The ACREEF aims to enhance the creation and early dissemination of excellent research in the areas of energy economics and finance and related disciplines that focuses on this issue and to facilitate interaction between researchers, policy-makers and entrepreneurs around the world who are working in this area.
The work in Petroleum Economics builds on the University of Aberdeen's research in this area undertaken over an extensive period by Professor Alex Kemp. Over the years he has advised oil companies, several governments and the World Bank on petroleum taxation and licensing and other policy issues, and was awarded the OBE in 2006 for his services to the oil and gas industry. He has recently completed The Official History of North Sea Oil and Gas for the UK Government, a major reference work for research into government policy making in the United Kingdom Continental Shelf (UKCS).
Current research in Petroleum Economics using financial and econometric models includes the economics of exploration and development, the examination of the design of petroleum taxation and licensing, the economics of decommissioning, an evaluation of effectiveness of Research and Development policies, security of UK oil and gas supplies including gas storage, and the exploration of issue of third party access to infrastructure in the UKCS.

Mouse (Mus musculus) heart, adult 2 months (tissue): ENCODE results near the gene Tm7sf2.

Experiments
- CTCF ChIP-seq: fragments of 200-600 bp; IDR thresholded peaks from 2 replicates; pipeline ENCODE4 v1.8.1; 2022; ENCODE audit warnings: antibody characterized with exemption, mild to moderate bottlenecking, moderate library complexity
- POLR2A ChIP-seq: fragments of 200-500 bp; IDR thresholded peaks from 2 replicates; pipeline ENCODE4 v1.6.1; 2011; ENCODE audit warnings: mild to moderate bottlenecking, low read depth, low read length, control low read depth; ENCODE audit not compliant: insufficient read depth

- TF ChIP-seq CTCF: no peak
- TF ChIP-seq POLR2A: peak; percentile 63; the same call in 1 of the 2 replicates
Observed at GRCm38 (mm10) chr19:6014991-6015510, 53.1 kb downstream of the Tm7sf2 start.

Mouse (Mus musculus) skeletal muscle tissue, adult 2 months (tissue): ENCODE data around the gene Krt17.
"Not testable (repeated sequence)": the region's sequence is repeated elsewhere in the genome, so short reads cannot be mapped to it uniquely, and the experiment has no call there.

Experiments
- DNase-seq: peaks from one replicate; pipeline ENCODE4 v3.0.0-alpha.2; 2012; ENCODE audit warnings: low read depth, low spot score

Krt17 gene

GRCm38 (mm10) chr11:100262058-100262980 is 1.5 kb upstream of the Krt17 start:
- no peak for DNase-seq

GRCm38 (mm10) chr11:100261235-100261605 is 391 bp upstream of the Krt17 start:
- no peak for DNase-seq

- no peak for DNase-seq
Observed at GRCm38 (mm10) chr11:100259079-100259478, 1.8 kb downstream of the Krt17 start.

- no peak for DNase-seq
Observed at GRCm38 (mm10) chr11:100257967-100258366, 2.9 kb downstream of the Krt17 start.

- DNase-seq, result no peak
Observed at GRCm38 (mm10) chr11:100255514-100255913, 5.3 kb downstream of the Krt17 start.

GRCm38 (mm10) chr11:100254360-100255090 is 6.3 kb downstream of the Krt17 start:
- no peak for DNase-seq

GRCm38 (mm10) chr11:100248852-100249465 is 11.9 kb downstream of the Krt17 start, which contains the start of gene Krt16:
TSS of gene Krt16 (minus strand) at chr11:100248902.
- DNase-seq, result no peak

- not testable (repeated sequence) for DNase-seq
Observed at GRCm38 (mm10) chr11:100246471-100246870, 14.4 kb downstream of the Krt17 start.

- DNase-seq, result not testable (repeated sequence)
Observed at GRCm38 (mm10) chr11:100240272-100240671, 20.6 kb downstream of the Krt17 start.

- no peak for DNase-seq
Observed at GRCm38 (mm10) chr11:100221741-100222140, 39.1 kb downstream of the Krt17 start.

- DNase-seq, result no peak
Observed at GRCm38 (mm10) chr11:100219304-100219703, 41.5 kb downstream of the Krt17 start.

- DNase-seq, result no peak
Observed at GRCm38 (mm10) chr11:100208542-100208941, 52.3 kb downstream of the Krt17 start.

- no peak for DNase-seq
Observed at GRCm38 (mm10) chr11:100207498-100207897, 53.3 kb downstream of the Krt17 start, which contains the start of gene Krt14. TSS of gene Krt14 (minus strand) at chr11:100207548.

Research here also has an oil and gas focus with several aspects of the economics of CO2 capture and storage being examined, including modelling of the different capture technologies and the design of a least-cost CO2 transportation network in the UK and UK Continental Shelf. Recent work includes examining the impact of the phase II of the European Emissions Trading Scheme (EU ETS) on the UKCS.
Research in this area also includes general equilibrium modelling of the impact of growth in renewable energy on GDP growth and employment in the rural and regional economy in North East Scotland.
This research has focussed on the use of incentive mechanisms in environmental and resource policy, including the design of market related mechanisms and how these mechanisms can be used to implement public policy, e.g. in Treasury auctions, in assessing the performance of the UK Emission Trading Scheme for Carbon.
Recent work has also considered the usefulness of Long-term Option Contracts for CO2 Emissions.